The Rational Clinical Examination Section Editors: David L. Simel, MD, MHS, Durham Veterans Affairs Medical Center and Duke University Medical Center, Durham, NC; Drummond Rennie, MD, Deputy Editor, JAMA.
Author Affiliations: Faculty of Medicine (Mssrs Detsky and McDonald) and Departments of Medical Imaging (Dr Baerlocher), Medicine (Drs Tomlinson and Booth), and Public Health Science (Dr Tomlinson), University of Toronto, Toronto, Ontario; and Department of Medicine, Duke University Medical Center, Durham, NC (Dr McCrory).
Context In assessing the patient with headache, clinicians are often faced with 2 important questions: Is this headache a migraine? Does this patient require neuroimaging? The diagnosis of migraine can direct therapy, and information obtained from the history and physical examination is used by physicians to determine which patients require neuroimaging.
Objective To determine the usefulness of the history and physical examination that distinguish patients with migraine from those with other headache types and that identify those patients who should undergo neuroimaging.
Data Sources and Study Selection A systematic review was performed using articles from MEDLINE (1966-November 2005) that assessed the performance characteristics of screening questions in diagnosing migraine (with the International Headache Society diagnostic criteria as a gold standard) and addressed the accuracy of the clinical examination in predicting the presence of underlying intracranial pathology (with computed tomography/magnetic resonance imaging as the reference standard).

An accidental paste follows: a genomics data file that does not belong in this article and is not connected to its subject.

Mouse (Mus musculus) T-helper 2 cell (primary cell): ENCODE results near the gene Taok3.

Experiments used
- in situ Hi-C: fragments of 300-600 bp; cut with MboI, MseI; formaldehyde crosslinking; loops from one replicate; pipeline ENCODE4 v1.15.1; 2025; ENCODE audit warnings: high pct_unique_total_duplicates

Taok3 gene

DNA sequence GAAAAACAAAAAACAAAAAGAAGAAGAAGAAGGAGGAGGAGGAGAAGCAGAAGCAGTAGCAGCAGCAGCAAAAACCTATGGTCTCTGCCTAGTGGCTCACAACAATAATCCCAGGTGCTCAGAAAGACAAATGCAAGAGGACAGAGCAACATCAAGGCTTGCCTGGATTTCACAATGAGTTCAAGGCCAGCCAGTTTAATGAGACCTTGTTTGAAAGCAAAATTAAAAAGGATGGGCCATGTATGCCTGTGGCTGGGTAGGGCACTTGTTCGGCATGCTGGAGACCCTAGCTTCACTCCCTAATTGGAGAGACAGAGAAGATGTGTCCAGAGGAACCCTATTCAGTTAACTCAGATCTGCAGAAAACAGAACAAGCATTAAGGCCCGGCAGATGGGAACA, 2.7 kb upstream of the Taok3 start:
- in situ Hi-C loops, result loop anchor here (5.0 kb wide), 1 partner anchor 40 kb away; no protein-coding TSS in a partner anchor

Data Extraction Two authors independently reviewed each study to determine eligibility, abstract data, and classify methodological quality using predetermined criteria. Disagreement was resolved by consensus with a third author.
Data Synthesis Four studies of screening questions for migraine (n = 1745 patients) and 11 neuroimaging studies (n = 3725 patients) met inclusion criteria. All 4 of the migraine studies illustrated high sensitivity and specificity if 3 or 4 criteria were met. The best predictors can be summarized by the mnemonic POUNDing (Pulsating, duration of 4-72 hOurs, Unilateral, Nausea, Disabling). If 4 of the 5 criteria are met, the likelihood ratio (LR) for definite or possible migraine is 24 (95% confidence interval [CI], 1.5-388); if 3 are met, the LR is 3.5 (95% CI, 1.3-9.2), and if 2 or fewer are met, the LR is 0.41 (95% CI, 0.32-0.52). For the neuroimaging question, several clinical features were found on pooled analysis to predict the presence of a serious intracranial abnormality: cluster-type headache (LR, 10.7; 95% CI, 2.2-52); abnormal findings on neurologic examination (LR, 5.3; 95% CI, 2.4-12); undefined headache (ie, not cluster-, migraine-, or tension-type) (LR, 3.8; 95% CI, 2.0-7.1); headache with aura (LR, 3.2; 95% CI, 1.6-6.6); headache aggravated by exertion or a valsalva-like maneuver (LR, 2.3; 95% CI, 1.4-3.8); and headache with vomiting (LR, 1.8; 95% CI, 1.2-2.6). No clinical features were useful in ruling out significant pathologic conditions.
Conclusions The presence of 4 simple historical features can accurately diagnose migraine. Several individual clinical features were found to be associated with a significant intracranial abnormality, and patients with these features should undergo neuroimaging.
Detsky ME, McDonald DR, Baerlocher MO, Tomlinson GA, McCrory DC, Booth CM. Does This Patient With Headache Have a Migraine or Need Neuroimaging?. JAMA. 2006;296(10):1274-1283. doi:10.1001/jama.296.10.1274